Criminal investigation opened into stampede at rap concert in Houston that left 8 dead

HOUSTON, Nov. 6 (Reuters) – A stampede of fans heading for the stage at rap star Travis Scott’s Astroworld music festival in Houston killed at least eight people and injured dozens more as the Panic was spreading through the crowd, which was largely made up of young spectators, officials said on Saturday. .

City Police Chief Troy Finner said his department opened a criminal investigation by homicide and narcotics detectives following unconfirmed reports that someone in the public was “injecting drugs. to other people “.

The disaster unfolded at NRG Park around 9:30 p.m. Friday during the flagship performance of Scott, a Grammy-nominated singer and producer, following what police and members of the crowd described as an escalation in behavior unruly throughout the day.

As the 50,000 sold-out spectators crowded towards the stage, people began to pass out, some apparently suffering from cardiac arrest or other medical conditions, officials told reporters outside the theater. room. A few minutes later, the chaos was declared a “mass incident”.

“It happened all of a sudden. It looked like it had just happened… in just a few minutes,” said Houston Deputy Police Chief Larry Satterwhite, who was at the front of the event when the situation started.

Satterwhite said he immediately met with the promoters and they agreed to stop the show. Officials said the concert ended at 10:10 p.m.

Finner said that among the “accounts” examined by the police, there were reports suggesting “that a person was injecting drugs into other people.”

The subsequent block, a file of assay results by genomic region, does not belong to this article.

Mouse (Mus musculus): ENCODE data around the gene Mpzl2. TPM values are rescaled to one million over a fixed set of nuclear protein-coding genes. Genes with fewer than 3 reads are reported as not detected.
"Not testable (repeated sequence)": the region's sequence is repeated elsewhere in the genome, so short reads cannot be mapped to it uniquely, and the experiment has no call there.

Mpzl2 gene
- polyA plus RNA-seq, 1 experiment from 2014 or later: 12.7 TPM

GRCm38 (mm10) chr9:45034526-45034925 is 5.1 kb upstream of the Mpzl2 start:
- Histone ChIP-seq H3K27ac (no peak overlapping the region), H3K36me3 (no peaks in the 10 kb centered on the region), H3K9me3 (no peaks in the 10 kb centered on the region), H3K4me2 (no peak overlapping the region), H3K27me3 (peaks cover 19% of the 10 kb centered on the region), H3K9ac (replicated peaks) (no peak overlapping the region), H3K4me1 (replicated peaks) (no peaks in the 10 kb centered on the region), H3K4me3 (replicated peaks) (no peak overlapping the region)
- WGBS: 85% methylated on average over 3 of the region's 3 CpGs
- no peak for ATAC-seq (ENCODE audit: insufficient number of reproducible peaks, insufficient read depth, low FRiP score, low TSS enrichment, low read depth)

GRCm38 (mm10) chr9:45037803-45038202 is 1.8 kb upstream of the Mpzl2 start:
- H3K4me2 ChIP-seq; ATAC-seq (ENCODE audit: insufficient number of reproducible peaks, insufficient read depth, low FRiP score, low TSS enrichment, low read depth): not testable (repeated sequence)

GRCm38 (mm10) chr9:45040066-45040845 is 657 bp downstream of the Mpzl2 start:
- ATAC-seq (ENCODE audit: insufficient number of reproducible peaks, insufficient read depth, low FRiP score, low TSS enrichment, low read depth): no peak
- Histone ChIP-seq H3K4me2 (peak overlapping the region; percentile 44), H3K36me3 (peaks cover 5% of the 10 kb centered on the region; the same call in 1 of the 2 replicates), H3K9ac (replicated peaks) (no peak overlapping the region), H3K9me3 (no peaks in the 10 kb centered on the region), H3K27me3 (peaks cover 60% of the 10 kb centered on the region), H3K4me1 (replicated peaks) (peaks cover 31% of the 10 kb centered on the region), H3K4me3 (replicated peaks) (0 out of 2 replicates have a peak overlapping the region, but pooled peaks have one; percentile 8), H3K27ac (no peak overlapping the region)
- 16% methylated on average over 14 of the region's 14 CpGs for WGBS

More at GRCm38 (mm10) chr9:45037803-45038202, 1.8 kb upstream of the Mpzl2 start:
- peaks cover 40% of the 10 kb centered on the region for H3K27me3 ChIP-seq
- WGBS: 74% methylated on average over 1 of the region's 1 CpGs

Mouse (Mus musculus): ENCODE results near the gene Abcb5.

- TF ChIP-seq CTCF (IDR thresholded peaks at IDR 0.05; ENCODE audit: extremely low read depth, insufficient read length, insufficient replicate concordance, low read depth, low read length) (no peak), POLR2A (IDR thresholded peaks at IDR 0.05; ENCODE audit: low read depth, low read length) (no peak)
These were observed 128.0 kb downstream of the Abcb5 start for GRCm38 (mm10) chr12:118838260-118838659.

Report implicated security guard “who felt a prick in his neck” as he attempted to restrain or grab someone, then fell unconscious, to be resuscitated with a dose of the opioid antidote naloxone, Finner said, citing a doctor’s report. staff who treated the agent.

Finner said medical staff also noticed what appeared to be a needle mark on the officer’s neck.

It was not clear if authorities suspected that such an episode played a role in the influx of crowds, but Finner said: “We’re going to get to the bottom of this.”

Police were awaiting autopsies to determine the cause of death, but said some victims had been trampled on.

Scott posted a 90-second video to social media late Saturday, claiming that on stage “I just could never imagine the gravity of the situation.”

City fire chief Samuel Peña said it appeared the site had plenty of exit routes for fans and none were obstructed.

Twenty-five people were taken to hospital by ambulance after the crash began, some in cardiac arrest, 13 of whom are still hospitalized on Saturday – five under the age of 18 – after four patients were discharged, said Mayor Sylvester Turner to reporters. Eight people died. Most were between 14 and 27 years old, although the age of a victim was not immediately known, Turner said.

“IT LOOKED LIKE A RIOT”

After swarming the front doors and merchandise stalls early in the day, the crowd grew increasingly unruly as the performers took to the stage, according to Hamad Al Barrak, a 19-year-old festival-goer.

“It was just too crowded,” said Al Barrak, who described the chaos as he tried to buy festival material. “We were all pressed together. You felt like you couldn’t breathe.”

Albert Merza, 43, one of an eight-person group from Detroit attending the festival, said he saw “a lot of drinking and crazy behavior.”

“It looked like a riot,” he said, adding that it looked like about half of the crowd was under 21. “There were people throwing stuff, things flying everywhere.”

Nick Johnson, 17, said he witnessed a steady increase in disruptive behavior before the stampede.

An ambulance is seen in the crowd during the Astroworld Music Festival in Houston, Texas, United States on November 5, 2021 in this still image obtained from a social media video on November 6, 2021. Courtesy Twitter permission @ONACASELLA / via REUTERS